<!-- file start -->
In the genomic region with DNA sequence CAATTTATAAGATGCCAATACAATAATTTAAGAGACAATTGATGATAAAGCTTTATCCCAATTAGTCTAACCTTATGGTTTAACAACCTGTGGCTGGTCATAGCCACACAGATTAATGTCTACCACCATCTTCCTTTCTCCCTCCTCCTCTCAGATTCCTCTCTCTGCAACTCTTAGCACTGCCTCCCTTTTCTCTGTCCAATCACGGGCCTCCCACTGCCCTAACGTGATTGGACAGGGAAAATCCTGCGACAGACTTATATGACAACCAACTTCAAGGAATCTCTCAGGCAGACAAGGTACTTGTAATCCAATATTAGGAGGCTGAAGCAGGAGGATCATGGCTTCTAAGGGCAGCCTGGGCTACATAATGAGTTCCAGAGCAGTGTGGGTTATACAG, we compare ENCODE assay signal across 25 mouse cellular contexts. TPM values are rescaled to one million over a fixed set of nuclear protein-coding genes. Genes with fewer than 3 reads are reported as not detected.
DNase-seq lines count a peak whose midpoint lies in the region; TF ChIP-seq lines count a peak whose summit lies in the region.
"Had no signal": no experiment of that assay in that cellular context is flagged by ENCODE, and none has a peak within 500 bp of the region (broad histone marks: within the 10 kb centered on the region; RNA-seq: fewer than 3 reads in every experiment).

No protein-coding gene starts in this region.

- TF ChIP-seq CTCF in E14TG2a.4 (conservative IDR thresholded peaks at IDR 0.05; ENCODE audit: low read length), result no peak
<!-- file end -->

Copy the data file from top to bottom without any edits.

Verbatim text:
In the genomic region with DNA sequence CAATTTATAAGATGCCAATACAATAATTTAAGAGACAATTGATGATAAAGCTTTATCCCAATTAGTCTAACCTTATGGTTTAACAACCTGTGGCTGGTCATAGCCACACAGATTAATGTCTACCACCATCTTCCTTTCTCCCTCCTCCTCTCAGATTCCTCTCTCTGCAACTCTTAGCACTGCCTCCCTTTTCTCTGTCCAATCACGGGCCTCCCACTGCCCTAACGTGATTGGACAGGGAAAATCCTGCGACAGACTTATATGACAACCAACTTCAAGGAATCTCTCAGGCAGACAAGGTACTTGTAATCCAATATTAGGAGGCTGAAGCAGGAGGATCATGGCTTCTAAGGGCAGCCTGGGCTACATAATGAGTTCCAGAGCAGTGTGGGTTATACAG, we compare ENCODE assay signal across 25 mouse cellular contexts. TPM values are rescaled to one million over a fixed set of nuclear protein-coding genes. Genes with fewer than 3 reads are reported as not detected.
DNase-seq lines count a peak whose midpoint lies in the region; TF ChIP-seq lines count a peak whose summit lies in the region.
"Had no signal": no experiment of that assay in that cellular context is flagged by ENCODE, and none has a peak within 500 bp of the region (broad histone marks: within the 10 kb centered on the region; RNA-seq: fewer than 3 reads in every experiment).

No protein-coding gene starts in this region.

- TF ChIP-seq CTCF in E14TG2a.4 (conservative IDR thresholded peaks at IDR 0.05; ENCODE audit: low read length), result no peak